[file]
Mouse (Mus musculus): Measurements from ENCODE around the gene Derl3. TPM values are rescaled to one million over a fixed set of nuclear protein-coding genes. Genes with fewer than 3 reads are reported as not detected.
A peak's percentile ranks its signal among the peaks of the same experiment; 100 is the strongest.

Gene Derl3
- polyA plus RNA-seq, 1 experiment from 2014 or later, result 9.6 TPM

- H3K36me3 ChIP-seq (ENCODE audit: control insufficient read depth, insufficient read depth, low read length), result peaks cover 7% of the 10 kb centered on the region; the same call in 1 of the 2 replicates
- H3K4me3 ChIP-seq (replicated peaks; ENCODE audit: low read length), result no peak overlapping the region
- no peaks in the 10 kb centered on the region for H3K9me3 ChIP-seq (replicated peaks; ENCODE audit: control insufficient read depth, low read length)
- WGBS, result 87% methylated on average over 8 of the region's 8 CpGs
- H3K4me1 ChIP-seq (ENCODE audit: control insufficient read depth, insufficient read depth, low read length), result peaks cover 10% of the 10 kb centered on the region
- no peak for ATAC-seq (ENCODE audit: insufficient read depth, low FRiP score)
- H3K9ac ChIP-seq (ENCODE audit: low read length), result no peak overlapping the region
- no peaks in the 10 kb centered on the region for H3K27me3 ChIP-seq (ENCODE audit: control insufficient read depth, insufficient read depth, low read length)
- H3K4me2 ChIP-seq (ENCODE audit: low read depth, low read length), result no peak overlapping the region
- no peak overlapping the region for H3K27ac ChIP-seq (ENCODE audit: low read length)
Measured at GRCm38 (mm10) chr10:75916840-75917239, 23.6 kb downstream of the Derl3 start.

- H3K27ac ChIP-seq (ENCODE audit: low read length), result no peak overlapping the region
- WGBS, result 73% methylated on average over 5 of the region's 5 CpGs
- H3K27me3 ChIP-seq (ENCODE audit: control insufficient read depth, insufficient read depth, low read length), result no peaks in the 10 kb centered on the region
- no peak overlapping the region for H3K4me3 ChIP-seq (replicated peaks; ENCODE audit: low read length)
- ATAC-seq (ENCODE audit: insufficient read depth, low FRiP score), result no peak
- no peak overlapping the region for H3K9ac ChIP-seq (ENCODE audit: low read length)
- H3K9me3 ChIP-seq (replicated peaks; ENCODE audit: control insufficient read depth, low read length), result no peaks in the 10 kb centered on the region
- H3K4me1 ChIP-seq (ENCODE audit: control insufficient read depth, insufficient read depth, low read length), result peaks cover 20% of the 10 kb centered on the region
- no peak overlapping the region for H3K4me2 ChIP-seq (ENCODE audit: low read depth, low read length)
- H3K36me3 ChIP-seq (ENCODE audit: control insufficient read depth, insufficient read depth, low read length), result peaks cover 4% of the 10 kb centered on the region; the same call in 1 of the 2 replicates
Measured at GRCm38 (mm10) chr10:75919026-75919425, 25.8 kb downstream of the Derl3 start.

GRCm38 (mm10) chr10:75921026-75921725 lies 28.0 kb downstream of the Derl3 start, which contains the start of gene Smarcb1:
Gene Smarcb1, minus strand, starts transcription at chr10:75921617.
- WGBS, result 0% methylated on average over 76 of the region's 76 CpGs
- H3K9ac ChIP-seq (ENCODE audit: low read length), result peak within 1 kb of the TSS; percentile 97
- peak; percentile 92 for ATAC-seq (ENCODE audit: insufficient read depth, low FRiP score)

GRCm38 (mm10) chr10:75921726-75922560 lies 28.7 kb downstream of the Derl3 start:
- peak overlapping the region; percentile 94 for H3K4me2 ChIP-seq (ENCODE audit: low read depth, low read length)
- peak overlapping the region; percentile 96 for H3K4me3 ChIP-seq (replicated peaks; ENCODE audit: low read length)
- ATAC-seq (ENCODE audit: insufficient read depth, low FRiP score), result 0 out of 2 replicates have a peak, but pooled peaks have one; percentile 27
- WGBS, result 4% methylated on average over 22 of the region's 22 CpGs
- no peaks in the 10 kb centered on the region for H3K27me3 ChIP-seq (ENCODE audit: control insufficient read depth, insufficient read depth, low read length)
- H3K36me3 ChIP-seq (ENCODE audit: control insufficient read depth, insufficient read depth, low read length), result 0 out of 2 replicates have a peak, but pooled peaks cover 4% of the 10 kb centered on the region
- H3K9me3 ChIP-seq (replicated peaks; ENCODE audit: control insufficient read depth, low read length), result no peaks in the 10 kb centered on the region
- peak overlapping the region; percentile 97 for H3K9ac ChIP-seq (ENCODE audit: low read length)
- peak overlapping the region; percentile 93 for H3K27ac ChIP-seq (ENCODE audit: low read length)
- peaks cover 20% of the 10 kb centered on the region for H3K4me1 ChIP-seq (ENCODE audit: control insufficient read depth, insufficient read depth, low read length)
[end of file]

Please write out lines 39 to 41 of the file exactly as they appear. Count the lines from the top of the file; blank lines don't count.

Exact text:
- H3K9me3 ChIP-seq (replicated peaks; ENCODE audit: control insufficient read depth, low read length), result no peaks in the 10 kb centered on the region
- peak overlapping the region; percentile 97 for H3K9ac ChIP-seq (ENCODE audit: low read length)
- peak overlapping the region; percentile 93 for H3K27ac ChIP-seq (ENCODE audit: low read length)